Two Trips to Browns Mountain

July 25, 2019

Two Trips to Browns Mountain

Saturday morning 20th July and I’m excited to be invited on James Taylors’ beautiful Blackwatch 30, for a run wide of Sydney. Down to the marina at Brooklyn in the half light of dawn, loaded the gear and we were away:

Preparing to leave the marina

Out to Twelve Mile reef with a nor westerly tail wind and, on arrival, about eight boats on station. Have fished there so many times I can just about feel whether they are biting simply from looking at the energy levels of the crews, on other boats. Today the place looked dead as a doornail:

Lots of boats fishing the reef

That assessment confirmed by James’ amazing new Garmin sounder, which showed the bottom as bare as a billiard table. On we went to Browns. Once there, the sounder screen looked way more promising:

Garmin sounder showing clear reading

I broke out our Tanacom 750 combo:

Tanacom 750 combo with battery

This is a lighter version of the Tanacom 1000 combo we sell in big numbers. The 750 combo is a better option for some jobs, because it:
1.       Has a sensitive tip, making it much easier to detect bites;
2.       Uses 50-pound braid, which means a lot less drag from the current;
3.       Can be used as a regular rod and reel, which I reckon is a big plus.
More details here:


We dropped down in 420 metres, with me watching the spool like a hawk.  You must bring the sinker and rig up a few metres as soon as it touches down, otherwise a snag is certain on the insanely rough bottom. In this case the line stopped going out, I brought the rig up 5 metres to clear the reef, and instantly saw the tap-tap-tap on the rod tip. We were hooked up in under 30 seconds of reaching the sea floor:

But the gemfish were all small. Still legal, still delicious eating, but not in the size of previous years. The good news was they were thick, and we hooked up every drop:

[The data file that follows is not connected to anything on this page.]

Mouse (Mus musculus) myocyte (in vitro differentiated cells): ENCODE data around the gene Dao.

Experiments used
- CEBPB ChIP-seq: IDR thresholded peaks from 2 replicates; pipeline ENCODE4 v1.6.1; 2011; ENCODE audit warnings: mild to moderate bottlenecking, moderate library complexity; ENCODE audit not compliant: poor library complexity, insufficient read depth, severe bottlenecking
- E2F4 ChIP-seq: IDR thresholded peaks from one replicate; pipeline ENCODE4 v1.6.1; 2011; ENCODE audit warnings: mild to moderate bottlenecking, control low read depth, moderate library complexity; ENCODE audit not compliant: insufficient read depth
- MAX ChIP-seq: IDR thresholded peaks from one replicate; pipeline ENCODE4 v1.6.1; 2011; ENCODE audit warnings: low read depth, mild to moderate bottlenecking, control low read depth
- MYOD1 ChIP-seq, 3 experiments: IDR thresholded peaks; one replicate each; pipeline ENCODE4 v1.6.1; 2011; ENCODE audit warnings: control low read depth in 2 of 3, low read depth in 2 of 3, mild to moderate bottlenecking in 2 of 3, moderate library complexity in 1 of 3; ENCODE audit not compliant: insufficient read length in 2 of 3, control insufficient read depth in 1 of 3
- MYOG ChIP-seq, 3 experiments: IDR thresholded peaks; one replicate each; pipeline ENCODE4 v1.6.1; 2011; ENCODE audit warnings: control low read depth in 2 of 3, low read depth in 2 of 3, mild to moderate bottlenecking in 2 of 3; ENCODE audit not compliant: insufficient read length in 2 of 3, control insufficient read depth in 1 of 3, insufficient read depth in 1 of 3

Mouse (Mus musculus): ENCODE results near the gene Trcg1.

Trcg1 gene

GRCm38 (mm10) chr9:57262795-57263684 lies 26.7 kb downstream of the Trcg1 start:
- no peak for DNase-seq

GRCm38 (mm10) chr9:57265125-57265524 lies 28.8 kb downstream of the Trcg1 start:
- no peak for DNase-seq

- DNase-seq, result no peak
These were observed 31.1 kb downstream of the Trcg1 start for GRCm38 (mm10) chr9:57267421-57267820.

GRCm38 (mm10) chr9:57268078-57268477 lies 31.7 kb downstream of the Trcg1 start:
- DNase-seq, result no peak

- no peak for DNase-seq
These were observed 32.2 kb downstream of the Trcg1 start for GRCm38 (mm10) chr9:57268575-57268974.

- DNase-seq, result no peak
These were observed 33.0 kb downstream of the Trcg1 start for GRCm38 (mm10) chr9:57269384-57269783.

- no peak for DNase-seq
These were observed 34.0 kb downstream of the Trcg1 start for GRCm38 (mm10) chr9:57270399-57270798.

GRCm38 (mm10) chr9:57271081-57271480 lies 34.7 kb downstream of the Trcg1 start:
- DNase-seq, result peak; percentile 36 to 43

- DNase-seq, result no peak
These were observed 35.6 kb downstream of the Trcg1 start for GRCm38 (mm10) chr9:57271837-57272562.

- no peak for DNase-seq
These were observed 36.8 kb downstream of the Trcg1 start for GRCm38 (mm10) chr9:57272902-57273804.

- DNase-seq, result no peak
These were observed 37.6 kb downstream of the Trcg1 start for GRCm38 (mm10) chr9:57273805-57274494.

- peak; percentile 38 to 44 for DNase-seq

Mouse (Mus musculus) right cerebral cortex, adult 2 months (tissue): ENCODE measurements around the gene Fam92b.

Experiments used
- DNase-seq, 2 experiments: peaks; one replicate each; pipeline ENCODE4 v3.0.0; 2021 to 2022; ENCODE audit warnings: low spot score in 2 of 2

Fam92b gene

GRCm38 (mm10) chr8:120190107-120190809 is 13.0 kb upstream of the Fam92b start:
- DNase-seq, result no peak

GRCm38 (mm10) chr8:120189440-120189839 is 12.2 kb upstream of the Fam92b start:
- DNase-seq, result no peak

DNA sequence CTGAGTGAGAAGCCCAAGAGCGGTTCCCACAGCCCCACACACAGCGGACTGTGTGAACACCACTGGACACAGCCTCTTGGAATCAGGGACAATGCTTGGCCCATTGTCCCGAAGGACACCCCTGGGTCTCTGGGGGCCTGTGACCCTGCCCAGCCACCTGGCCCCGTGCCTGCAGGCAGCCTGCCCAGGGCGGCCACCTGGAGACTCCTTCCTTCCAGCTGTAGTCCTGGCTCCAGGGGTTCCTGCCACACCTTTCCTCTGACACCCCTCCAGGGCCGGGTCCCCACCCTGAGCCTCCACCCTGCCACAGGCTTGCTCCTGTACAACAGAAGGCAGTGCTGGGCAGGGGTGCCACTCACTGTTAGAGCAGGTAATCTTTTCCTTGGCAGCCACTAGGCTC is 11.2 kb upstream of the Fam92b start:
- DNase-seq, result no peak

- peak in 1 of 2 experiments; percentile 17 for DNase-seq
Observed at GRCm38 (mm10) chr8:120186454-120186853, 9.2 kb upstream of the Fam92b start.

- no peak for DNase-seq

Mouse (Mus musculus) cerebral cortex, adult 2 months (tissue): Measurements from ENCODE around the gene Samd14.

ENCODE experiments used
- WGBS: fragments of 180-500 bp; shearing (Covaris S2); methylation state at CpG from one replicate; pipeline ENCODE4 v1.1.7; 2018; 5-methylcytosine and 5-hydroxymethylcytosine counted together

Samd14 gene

Catching Gemfish every drop

After an hour something crazy happened. There is no place like Browns for the unexpected. In this case, one of our crew pointed out a line of breaking waves a few hundred yards away – heading towards us. I groaned. Strong currents are the last thing you need when fishing in over 400 metres of water. As soon as it arrived our drift jumped from 0.5 knots to 2.5 knots. It was time to pull the pin. We trolled most of the way back, covering over 100 nautical miles in the day:

GPS tracking of our fishing trip to browns mountain

Back out on Monday (22nd July) with old hand Greg, and new young crew Oscar and Xavier. To the Peak, which as many readers would know is not a proper reef by Twelve Mile standard, but actually a series of bumps spread across a kilometre of sea floor. I like to move around the hot spots, watching the sounder for a good show of kings. The place holds all kinds of fish, often in big numbers, so we drop on every good show. That worked:

 First kingfish on a jig for Xavier:

Xavier with his first jigged Kingfish

 As on any 40 – 80 metre deep reefs, our 100 gram jigs worked a treat:


But the kings were by no means thick and I didn’t want to waste time inshore, knowing that windy conditions were forecast for after lunch. On to Browns:

Sounder reading of Browns Mountain

The current was raging but the gemfish were there, in even bigger numbers than Saturday. Should mention that when I posted this sounder pic to our Facebook page, I received private messages asking what magic I was working to get such a good sounder image:

What transducer are you running? 10x better than what i get on my HDS9.

The cheapest Airmar, Ben. But I got even better pictures on my old 5X, using the transducer that came with it. Can I make a suggestion? Even though this video is a bit dated I found it fantastically helpful. Especially as regards colour palette selection, which in the past I didn’t care about. Check it out:

Here’s Oscar with his first ever gemfish:

Oscar catching his first Gemfish

But as you can see in the background the dang seas were already lifting. After only a couple of drops we had to head for home. After dropping the crew off it was back to the boat ramp, where I ran into old mate Wayne who had been water testing a new boat:

Catching up with friends at the boat ramp

Having a friendly catch up was a great way to end a top day. Hoping to get out both days this weekend and, if you’re in Sydney, don’t forget it’s only ten days to the Mako Comp:

Mako Tournament Date

Thanks for reading and will email a report to you next week if anything interesting happens,
Andrew Hestelow


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